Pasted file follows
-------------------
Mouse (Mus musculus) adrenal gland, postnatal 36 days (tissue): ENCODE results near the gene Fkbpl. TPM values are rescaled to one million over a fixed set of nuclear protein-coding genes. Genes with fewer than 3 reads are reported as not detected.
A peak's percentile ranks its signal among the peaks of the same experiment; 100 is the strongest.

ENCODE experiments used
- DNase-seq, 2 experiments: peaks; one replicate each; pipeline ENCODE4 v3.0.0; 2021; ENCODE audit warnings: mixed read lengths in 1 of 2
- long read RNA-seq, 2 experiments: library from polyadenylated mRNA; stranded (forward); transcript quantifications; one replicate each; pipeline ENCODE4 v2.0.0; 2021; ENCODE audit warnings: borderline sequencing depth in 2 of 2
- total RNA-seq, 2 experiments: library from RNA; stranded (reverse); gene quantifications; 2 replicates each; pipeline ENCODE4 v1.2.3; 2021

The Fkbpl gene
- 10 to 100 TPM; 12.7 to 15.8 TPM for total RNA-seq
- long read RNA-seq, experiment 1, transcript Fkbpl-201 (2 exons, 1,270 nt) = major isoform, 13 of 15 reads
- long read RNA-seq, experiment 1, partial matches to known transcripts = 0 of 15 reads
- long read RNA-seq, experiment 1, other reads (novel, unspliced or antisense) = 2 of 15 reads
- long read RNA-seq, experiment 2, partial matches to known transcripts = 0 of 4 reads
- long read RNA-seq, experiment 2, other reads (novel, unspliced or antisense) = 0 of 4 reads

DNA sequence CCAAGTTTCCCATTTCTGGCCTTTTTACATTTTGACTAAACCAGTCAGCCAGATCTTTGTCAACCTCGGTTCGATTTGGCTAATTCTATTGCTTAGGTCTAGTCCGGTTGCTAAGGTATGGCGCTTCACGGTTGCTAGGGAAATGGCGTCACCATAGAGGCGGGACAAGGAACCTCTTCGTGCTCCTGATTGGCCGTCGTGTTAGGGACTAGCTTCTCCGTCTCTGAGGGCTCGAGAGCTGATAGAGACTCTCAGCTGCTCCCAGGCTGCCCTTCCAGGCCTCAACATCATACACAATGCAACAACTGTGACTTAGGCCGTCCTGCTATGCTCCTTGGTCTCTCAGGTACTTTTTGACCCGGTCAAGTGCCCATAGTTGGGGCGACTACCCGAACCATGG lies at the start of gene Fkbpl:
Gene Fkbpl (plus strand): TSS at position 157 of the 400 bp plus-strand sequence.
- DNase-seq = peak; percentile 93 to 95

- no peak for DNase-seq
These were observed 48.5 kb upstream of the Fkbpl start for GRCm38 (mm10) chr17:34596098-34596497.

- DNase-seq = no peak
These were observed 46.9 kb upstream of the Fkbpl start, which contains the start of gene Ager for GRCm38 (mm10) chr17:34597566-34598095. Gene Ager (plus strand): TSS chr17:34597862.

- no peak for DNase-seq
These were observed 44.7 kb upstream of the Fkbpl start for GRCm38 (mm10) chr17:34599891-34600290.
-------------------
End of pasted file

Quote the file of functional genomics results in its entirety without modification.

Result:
Mouse (Mus musculus) adrenal gland, postnatal 36 days (tissue): ENCODE results near the gene Fkbpl. TPM values are rescaled to one million over a fixed set of nuclear protein-coding genes. Genes with fewer than 3 reads are reported as not detected.
A peak's percentile ranks its signal among the peaks of the same experiment; 100 is the strongest.

ENCODE experiments used
- DNase-seq, 2 experiments: peaks; one replicate each; pipeline ENCODE4 v3.0.0; 2021; ENCODE audit warnings: mixed read lengths in 1 of 2
- long read RNA-seq, 2 experiments: library from polyadenylated mRNA; stranded (forward); transcript quantifications; one replicate each; pipeline ENCODE4 v2.0.0; 2021; ENCODE audit warnings: borderline sequencing depth in 2 of 2
- total RNA-seq, 2 experiments: library from RNA; stranded (reverse); gene quantifications; 2 replicates each; pipeline ENCODE4 v1.2.3; 2021

The Fkbpl gene
- 10 to 100 TPM; 12.7 to 15.8 TPM for total RNA-seq
- long read RNA-seq, experiment 1, transcript Fkbpl-201 (2 exons, 1,270 nt) = major isoform, 13 of 15 reads
- long read RNA-seq, experiment 1, partial matches to known transcripts = 0 of 15 reads
- long read RNA-seq, experiment 1, other reads (novel, unspliced or antisense) = 2 of 15 reads
- long read RNA-seq, experiment 2, partial matches to known transcripts = 0 of 4 reads
- long read RNA-seq, experiment 2, other reads (novel, unspliced or antisense) = 0 of 4 reads

DNA sequence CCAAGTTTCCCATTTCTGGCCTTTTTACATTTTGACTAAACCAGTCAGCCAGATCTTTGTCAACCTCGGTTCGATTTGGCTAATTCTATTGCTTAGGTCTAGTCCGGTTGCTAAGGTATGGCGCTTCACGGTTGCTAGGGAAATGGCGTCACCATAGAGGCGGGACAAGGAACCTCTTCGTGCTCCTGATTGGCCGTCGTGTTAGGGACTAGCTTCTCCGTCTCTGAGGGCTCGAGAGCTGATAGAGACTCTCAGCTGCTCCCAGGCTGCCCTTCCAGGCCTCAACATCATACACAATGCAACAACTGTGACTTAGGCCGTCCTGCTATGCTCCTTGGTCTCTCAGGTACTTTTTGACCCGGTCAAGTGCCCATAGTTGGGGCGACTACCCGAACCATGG lies at the start of gene Fkbpl:
Gene Fkbpl (plus strand): TSS at position 157 of the 400 bp plus-strand sequence.
- DNase-seq = peak; percentile 93 to 95

- no peak for DNase-seq
These were observed 48.5 kb upstream of the Fkbpl start for GRCm38 (mm10) chr17:34596098-34596497.

- DNase-seq = no peak
These were observed 46.9 kb upstream of the Fkbpl start, which contains the start of gene Ager for GRCm38 (mm10) chr17:34597566-34598095. Gene Ager (plus strand): TSS chr17:34597862.

- no peak for DNase-seq
These were observed 44.7 kb upstream of the Fkbpl start for GRCm38 (mm10) chr17:34599891-34600290.